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'Conan O'Brien Must Go' is side-splitting evidence of life beyond late night TV

Conan O'Brien dresses as a Viking in Norway.
Conaco/Max
Conan O'Brien dresses as a Viking in Norway.

To be honest, when I first heard Conan O'Brien was ending his TV talk show in 2021, I assumed news that he might turn to variety shows and online programs to continue his career was some combination of face-saving and wishful thinking.

But after watching the four episodes of his new Max series Conan O'Brien Must Go, it's now obvious — even to a thickheaded critic like me — that leaving late night TV really was liberating for O'Brien. He's leveraged his unique sensibility into several different podcasts, a deal with Sirius XM, specials featuring other stand-up comics and now this travel series for Max — which resembles jokey specials he did for cable channel TBS back in the day.

And as the late night TV genre crumbles under sagging viewership and the decline of traditional media, O'Brien's renaissance also provides an example for the future — where fertile comedy minds and talented performers can spread their work over a much larger canvas.

Learning a lesson from 'Hot Ones'

O'Brien already made a splash recently with his brilliantly maniacal appearanceon the interview-while-eating-hot-wings show Hot Ones, slobbering over hot sauces while claiming, as he was checked over by a fake doctor, that "I'm fine! I'm perfectly f*****g fine!"

This is the place where O'Brien shines — he's called it "this strange phantom intersection between smart and stupid" — and it's on full, freakish, super silly display in every episode of Conan O'Brien Must Go.

The conceit of the show is pretty simple. O'Brien heads overseas to visit average folks in Norway, Argentina, Thailand and Ireland who had once Zoomed in to speak with him on the podcast Conan O'Brien Needs a Fan. Sometimes the visits seem like a surprise — he catches one aspiring Norwegian rapper in shorts and Crocs after popping up on his doorstep — and others seem a bit more planned, including his visit to a radio show with about four listeners in Buenos Aires.

Each episode begins with a solemn monologue which sounds like it is delivered by the film world's most eccentric voice, German filmmaker and actor Werner Herzog (he's not credited in the show and when asked, a publicist at Max shared a quote from O'Brien: "I can neither confirm nor deny the voice in question.")

The torturous accent by "Herzog" makes every line sound absurdly hilarious, describing O'Brien as "the defiler ... with dull, tiny eyes ... the eyes of a crudely painted doll ... he scavenges in distant lands, uninvited, fueled by a bottomless hunger for recognition and the occasional selfie."

Now that's smart. And oh so stupid.

A funhouse mirror version of a travel show

O'Brien performs onstage with a fan in Norway
/ Conaco/Max
/
Conaco/Max
O'Brien performs onstage with a fan in Norway

Fans of O'Brien's Conan Without Borders specials on TBSalready know what his style is when he tackles a travel show — throwing himself into outrageous reactions and situations while working his quirky brand of improvised conversations with hapless bystanders.

In the Max series Conan O'Brien Must Go, that includes O'Brien offering screechy vocals onstage during a performance of a Norwegian emo/rap band. Or asking provocative questions of a couple therapist/sex expert. Or getting beat up in a "fight" with a 10-year-old boy in a bar.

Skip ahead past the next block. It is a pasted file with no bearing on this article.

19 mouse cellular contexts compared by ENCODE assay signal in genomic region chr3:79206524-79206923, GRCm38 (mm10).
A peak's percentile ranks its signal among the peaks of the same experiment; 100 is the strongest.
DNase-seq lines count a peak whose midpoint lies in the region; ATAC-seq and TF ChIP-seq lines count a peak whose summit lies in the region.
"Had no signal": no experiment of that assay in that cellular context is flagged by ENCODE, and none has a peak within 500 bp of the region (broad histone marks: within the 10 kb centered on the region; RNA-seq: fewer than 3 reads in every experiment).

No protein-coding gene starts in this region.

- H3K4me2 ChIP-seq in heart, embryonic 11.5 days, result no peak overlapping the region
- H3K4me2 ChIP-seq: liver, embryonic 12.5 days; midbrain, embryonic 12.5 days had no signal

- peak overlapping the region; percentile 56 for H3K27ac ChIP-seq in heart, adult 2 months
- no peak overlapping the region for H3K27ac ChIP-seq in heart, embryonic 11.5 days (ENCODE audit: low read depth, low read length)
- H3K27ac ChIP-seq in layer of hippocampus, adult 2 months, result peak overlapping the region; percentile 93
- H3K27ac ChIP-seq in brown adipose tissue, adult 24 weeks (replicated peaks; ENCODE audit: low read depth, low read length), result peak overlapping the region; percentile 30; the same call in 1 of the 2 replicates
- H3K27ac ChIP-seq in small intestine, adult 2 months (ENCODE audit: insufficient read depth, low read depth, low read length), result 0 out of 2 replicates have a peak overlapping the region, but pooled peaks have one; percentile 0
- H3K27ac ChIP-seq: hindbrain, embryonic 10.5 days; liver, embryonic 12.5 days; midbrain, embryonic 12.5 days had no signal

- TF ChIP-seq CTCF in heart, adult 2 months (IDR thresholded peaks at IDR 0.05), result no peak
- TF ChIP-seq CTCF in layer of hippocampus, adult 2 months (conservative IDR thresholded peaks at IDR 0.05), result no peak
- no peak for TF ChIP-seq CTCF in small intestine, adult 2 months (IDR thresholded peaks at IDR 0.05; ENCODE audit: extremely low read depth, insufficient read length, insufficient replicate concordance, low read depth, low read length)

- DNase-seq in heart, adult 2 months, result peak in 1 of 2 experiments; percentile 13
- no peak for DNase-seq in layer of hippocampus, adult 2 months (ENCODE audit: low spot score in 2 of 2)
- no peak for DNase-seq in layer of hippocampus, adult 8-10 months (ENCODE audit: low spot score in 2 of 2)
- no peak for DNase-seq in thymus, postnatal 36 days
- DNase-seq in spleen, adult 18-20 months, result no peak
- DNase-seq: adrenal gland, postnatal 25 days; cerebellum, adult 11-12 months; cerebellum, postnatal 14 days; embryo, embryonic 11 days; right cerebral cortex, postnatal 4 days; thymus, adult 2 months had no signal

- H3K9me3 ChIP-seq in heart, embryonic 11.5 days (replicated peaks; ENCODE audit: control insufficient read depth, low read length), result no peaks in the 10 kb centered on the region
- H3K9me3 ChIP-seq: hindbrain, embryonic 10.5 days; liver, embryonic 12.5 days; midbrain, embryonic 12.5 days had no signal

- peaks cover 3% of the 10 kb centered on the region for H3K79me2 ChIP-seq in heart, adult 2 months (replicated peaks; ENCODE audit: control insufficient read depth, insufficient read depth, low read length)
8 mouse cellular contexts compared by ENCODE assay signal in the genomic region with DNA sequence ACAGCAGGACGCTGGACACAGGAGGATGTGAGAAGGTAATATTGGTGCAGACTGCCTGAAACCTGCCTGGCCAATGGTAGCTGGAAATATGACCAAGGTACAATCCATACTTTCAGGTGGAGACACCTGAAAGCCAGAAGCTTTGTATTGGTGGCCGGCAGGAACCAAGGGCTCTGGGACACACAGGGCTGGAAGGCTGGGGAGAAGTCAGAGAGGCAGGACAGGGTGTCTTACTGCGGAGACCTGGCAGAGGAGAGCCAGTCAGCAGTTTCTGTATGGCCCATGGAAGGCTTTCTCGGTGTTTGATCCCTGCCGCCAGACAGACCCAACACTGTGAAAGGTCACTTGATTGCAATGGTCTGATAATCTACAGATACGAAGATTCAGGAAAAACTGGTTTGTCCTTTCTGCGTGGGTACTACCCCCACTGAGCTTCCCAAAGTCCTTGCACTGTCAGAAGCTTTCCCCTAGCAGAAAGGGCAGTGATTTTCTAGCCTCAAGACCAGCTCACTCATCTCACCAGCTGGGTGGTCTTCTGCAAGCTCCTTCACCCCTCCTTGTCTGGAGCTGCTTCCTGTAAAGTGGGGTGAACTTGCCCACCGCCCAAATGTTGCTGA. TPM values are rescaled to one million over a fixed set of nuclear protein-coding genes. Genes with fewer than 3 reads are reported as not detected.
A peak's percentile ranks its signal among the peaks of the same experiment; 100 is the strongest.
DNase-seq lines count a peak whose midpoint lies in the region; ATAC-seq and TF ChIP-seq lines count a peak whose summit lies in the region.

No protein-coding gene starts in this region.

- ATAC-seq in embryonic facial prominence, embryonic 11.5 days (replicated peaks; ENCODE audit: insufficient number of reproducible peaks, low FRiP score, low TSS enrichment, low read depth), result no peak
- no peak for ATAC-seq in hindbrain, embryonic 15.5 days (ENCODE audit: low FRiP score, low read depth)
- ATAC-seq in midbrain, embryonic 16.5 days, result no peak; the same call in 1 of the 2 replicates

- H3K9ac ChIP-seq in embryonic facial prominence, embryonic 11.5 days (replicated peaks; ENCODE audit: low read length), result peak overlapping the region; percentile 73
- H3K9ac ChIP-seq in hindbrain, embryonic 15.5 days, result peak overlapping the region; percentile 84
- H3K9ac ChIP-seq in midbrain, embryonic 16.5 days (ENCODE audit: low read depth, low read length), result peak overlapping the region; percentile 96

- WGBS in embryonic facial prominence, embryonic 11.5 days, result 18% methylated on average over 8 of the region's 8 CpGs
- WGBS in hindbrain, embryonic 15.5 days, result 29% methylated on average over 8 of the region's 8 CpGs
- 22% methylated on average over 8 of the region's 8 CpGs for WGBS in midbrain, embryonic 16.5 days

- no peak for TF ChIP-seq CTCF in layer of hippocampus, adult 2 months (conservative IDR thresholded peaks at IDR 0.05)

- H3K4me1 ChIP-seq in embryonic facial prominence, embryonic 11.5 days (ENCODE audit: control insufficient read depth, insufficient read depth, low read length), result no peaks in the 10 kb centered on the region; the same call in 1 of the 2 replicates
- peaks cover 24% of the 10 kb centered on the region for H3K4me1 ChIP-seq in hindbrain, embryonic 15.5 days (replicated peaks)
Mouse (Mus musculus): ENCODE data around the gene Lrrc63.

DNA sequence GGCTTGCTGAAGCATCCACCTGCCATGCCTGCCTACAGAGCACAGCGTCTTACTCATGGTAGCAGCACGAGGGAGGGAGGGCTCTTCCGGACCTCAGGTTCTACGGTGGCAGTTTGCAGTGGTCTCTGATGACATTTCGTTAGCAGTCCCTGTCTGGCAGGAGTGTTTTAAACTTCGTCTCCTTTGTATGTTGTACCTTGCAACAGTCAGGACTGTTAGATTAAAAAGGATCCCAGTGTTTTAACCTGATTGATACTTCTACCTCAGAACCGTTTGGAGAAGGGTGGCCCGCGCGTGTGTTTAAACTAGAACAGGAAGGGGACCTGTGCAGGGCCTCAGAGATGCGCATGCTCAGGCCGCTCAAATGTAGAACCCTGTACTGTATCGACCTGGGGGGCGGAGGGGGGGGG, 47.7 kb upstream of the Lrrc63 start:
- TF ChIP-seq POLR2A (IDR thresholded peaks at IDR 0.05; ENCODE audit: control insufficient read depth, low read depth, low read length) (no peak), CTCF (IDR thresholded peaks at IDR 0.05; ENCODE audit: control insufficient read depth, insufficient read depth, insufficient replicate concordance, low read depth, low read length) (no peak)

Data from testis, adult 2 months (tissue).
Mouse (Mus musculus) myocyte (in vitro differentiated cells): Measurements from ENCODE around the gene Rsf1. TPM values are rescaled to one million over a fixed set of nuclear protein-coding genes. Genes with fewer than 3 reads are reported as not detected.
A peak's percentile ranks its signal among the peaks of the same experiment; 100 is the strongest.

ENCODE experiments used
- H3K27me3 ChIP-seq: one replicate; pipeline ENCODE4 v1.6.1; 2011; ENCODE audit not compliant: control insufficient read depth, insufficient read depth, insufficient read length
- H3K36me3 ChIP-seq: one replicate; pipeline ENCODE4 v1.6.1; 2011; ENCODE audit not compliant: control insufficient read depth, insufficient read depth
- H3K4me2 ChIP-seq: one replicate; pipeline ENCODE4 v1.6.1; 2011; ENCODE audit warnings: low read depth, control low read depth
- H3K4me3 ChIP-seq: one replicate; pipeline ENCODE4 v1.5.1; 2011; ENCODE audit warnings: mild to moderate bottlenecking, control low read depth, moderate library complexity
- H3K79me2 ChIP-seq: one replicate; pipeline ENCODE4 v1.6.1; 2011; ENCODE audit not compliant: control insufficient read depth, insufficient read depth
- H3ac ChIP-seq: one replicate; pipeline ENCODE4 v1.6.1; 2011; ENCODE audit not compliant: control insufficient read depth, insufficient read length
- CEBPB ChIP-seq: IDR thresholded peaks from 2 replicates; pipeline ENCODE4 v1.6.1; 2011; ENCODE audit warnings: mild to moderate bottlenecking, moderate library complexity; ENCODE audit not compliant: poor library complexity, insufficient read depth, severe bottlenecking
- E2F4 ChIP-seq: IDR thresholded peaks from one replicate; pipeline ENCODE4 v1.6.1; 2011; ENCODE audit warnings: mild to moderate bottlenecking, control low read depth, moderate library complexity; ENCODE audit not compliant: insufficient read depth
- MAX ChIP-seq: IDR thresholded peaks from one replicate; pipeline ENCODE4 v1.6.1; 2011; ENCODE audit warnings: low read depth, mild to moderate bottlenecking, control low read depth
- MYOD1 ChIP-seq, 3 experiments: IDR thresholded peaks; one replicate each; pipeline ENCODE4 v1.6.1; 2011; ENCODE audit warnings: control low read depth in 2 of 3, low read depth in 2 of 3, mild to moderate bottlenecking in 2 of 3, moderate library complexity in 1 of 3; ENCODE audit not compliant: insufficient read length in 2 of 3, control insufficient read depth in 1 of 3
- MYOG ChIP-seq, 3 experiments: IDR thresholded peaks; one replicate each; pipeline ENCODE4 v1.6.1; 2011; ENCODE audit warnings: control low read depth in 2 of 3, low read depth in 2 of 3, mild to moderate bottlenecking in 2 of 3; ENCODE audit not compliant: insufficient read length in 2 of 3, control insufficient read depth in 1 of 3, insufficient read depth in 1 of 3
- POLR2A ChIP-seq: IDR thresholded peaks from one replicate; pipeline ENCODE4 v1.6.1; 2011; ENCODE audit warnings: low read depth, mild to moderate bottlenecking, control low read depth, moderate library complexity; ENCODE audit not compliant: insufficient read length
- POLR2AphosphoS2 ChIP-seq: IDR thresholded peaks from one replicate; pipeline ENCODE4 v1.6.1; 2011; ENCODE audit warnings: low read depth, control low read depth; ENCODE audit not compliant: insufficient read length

It's all an excuse for O'Brien to unleash his energetic wit, taste for silly absurdity and skill at drawing laughs from sympathetic — if often befuddled — strangers. Whether you enjoy this special will depend on how you feel about O'Brien's style, which can feel a bit like the world's best class clown doing everything possible to make you crack a smile.

(Rent a family in Norway so they can say goodbye when he gets on a SeaCraft? Check. Get local artists to paint a mural of O'Brien, a soccer star and The Pope on the side of a building in Argentina? Double check.)

But what amazes in a larger sense is how O'Brien has turned his sensibility into a comedy brand to fuel work on many different platforms. And, at age 60, with more than 30 years as a comedy star, he's been released from the shackles of any genre to shine wherever he chooses — whether it's an episode of Hot Ones or a streaming service which sometimes looks like a collision between True Detective and 90 Day Fiancé.

Leaving late night TV as late night left him

I'm old enough that I started covering TV not long after O'Brien made his first move from the shadows of life as a comedy writer – he worked on Saturday Night Live and The Simpsonsto succeed David Letterman in 1993 as host of NBC's show Late Night (now hosted by Seth Meyers). Back then, NBC gave O'Brien years to figure out the show, honing his smartly serious comedy in a way that would inspire then-teenage fans like Seth RogenandBill Hader.

O'Brien left NBC after a disastrous dealwhere the network tried to make him host of its venerated late night program The Tonight Show and also keep its former host Jay Leno at the network. He moved to a late night show on TBS in 2010, but even then, there was a sense that his creativity was a bit hemmed in by the format.

By the time he left his TBS show Conan for good, it seemed O'Brien was already caught in a trend which would hobble other late night shows — as young viewers consumed his content online and ratings on cable dropped.

Now, with a podcast and digital media companyworth many millionsand growing status as a TV comedy legend still willing to do almost anything for a laugh, O'Brien is proving there is a successful life beyond late night.

Particularly, if you have the talent to play the fool while leaving little doubt you're also the smartest person in the room.

Copyright 2024 NPR. To see more, visit https://www.npr.org.

Eric Deggans is NPR's first full-time TV critic.